Their (Murray/Johansson) brief, wondrous encounter is the soul of this subtle, funny, melancholy film.
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Not much happens, but Coppola is so gentle and witty an observer that the movie casts a spell. [15 September 2003, p. 100]
The film's unhurried pace will target it for discerning audiences only, but its wry humor and coolly amused observation of contemporary Japan should score with smart urbanites.
As bittersweet a brief encounter as any in American movies since Richard Linklater's equally romantic "Before Sunrise."
What's astonishing about Sofia Coppola's enthralling new movie is the precision, maturity, and originality with which the confident young writer-director communicates so clearly in a cinematic language all her own.
Dislocated from their native country and former lives, Bob and Charlotte come to establish a language of their own. Coppola has done the same, proving she boasts one of today's truly distinct filmmaking voices.
Gorgeously shot by Lance Acord, who makes Toyko a gaudy dreamscape that's both seductive and frightening, Lost In Translation washes away memories of "Godfather III," establishing Coppola as a major filmmaker in her own right, and reconfirming Johansson and Murray as actors of startling depth and power.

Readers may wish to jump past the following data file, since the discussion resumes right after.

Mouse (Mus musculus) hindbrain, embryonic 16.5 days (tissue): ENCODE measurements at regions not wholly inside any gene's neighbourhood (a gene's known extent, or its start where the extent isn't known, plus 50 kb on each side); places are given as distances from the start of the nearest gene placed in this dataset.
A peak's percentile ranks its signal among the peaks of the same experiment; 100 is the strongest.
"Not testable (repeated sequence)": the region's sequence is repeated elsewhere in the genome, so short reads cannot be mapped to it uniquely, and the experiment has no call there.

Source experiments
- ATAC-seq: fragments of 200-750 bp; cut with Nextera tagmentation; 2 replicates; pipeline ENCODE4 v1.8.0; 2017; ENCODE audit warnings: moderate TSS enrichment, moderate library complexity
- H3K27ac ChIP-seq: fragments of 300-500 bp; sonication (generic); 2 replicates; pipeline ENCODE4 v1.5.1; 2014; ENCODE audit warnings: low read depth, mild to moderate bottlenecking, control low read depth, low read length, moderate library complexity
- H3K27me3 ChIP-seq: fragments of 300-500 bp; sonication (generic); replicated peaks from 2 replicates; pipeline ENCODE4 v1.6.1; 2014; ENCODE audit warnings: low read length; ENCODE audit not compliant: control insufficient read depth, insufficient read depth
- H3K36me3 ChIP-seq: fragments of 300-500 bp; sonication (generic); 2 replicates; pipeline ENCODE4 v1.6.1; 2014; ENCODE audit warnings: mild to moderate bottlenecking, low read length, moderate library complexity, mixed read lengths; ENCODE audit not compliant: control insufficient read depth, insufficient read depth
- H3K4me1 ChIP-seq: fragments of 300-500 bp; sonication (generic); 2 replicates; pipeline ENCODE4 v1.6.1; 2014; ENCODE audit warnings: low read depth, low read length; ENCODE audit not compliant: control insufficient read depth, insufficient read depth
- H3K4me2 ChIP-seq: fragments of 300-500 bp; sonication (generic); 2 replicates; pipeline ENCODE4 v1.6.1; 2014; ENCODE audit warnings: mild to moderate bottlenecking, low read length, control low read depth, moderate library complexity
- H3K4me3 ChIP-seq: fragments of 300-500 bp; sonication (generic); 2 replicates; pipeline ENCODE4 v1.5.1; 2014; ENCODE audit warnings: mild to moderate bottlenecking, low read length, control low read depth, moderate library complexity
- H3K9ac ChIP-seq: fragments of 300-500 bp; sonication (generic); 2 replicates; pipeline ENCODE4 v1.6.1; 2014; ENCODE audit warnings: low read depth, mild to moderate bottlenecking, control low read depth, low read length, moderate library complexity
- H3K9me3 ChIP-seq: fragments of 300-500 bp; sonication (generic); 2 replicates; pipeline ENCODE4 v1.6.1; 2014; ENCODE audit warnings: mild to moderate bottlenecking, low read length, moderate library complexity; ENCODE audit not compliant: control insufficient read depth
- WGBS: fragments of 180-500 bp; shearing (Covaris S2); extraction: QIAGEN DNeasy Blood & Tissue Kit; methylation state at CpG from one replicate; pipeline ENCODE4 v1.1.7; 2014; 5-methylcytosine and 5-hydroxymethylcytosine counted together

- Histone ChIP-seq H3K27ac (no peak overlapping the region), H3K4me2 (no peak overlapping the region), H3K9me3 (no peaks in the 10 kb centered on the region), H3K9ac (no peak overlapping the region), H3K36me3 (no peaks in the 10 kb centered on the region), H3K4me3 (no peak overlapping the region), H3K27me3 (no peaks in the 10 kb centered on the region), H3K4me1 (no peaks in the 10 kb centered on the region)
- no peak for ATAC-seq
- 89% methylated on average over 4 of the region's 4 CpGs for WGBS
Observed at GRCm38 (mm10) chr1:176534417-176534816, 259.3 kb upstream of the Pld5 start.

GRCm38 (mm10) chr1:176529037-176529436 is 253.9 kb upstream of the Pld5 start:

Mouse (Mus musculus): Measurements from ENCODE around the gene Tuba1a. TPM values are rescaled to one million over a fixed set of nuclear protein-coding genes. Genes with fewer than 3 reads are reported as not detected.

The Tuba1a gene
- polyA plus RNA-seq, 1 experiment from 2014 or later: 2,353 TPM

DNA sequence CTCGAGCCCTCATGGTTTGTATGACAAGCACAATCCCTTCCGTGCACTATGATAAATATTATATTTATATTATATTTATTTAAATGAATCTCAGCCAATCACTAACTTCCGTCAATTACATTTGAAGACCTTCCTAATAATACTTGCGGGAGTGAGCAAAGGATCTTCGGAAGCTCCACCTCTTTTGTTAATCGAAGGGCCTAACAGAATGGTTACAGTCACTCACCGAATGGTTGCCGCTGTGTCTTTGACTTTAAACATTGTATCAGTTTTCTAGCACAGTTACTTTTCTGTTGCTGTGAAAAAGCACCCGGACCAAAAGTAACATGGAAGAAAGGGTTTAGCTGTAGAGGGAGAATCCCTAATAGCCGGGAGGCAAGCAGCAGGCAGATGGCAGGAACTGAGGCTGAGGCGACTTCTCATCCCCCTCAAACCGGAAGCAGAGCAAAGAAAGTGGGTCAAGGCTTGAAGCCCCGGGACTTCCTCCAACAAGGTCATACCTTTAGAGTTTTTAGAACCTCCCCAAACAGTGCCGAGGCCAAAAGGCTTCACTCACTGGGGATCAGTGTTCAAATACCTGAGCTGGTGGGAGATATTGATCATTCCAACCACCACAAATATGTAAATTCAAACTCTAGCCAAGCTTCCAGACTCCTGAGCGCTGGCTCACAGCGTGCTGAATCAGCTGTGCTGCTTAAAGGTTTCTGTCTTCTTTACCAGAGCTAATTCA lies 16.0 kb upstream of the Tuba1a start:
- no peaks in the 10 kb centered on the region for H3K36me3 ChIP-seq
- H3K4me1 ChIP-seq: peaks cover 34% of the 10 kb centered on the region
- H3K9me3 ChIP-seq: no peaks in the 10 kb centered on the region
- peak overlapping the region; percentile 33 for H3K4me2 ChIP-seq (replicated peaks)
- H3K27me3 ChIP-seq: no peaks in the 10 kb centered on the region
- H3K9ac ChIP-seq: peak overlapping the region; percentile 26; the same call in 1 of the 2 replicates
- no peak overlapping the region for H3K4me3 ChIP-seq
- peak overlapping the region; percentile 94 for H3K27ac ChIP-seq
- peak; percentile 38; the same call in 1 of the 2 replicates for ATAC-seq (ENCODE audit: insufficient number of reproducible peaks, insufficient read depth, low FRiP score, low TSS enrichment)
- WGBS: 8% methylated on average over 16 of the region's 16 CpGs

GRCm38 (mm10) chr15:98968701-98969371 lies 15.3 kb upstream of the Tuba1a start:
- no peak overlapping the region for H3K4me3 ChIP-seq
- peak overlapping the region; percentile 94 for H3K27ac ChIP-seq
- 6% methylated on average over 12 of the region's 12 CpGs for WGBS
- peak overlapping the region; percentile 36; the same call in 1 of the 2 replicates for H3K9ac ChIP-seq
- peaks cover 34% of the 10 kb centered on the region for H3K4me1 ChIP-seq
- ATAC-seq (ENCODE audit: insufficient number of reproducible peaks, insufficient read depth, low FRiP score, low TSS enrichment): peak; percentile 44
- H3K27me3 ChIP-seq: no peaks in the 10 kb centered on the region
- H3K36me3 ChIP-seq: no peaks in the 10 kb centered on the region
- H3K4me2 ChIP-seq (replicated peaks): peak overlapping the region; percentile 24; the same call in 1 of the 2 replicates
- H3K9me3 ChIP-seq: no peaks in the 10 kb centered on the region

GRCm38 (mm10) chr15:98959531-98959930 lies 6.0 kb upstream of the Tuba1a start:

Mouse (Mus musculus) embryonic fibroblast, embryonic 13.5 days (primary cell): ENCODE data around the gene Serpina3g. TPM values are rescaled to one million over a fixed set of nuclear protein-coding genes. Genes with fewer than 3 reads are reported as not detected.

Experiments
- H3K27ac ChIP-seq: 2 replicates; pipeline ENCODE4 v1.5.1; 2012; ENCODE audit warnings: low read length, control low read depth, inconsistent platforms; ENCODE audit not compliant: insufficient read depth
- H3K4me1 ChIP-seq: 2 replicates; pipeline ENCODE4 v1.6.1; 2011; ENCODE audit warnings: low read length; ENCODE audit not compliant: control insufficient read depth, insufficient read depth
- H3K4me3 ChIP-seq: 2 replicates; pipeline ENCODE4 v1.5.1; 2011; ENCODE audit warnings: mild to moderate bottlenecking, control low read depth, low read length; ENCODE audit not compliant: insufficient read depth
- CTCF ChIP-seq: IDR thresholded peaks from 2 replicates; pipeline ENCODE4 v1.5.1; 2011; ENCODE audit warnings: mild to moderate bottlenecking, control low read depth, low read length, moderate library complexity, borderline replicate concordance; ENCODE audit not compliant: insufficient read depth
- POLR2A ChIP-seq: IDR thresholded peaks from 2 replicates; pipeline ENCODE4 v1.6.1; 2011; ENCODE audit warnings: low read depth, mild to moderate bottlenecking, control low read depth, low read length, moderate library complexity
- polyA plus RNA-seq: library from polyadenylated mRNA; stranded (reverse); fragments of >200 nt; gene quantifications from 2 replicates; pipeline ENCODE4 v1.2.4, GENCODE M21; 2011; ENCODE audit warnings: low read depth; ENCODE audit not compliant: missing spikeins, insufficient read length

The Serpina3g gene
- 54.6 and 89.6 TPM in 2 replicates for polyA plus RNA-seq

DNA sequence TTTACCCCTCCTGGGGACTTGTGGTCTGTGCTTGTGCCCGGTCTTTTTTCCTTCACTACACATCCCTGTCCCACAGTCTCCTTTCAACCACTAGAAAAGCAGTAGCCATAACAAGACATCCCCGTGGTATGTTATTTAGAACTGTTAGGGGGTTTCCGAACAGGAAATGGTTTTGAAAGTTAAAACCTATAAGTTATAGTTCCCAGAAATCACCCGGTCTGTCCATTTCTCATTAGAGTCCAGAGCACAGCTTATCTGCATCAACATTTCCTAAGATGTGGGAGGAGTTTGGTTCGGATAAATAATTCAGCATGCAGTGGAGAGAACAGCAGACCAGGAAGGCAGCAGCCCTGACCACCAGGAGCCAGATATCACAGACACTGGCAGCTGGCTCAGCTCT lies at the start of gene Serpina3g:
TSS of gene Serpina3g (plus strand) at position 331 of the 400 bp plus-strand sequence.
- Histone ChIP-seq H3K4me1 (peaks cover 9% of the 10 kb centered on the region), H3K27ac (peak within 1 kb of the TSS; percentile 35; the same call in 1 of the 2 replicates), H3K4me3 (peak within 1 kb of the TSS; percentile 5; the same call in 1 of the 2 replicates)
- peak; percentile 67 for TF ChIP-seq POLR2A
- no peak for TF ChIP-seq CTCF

Coppola both wrote and directed, and theres a pleasing shapelessness to her scenes. She accomplishes the difficult feat of showing people being bored out of their skulls in such a way that we are never bored watching them.
Don't stall about seeing Sofia Coppola's altogether remarkable Lost in Translation. It's a class-act liftoff for the fall movie season. Bill Murray and Scarlett Johansson give performances that will be talked about for years.
Watch Murray's eyes in the climactic scene in the hotel lobby: while hardly moving, they express the collapsing of all hopes, the return to a sleepwalking status quo. You won't find a subtler, funnier or more poignant performance this year than this quietly astonishing turn.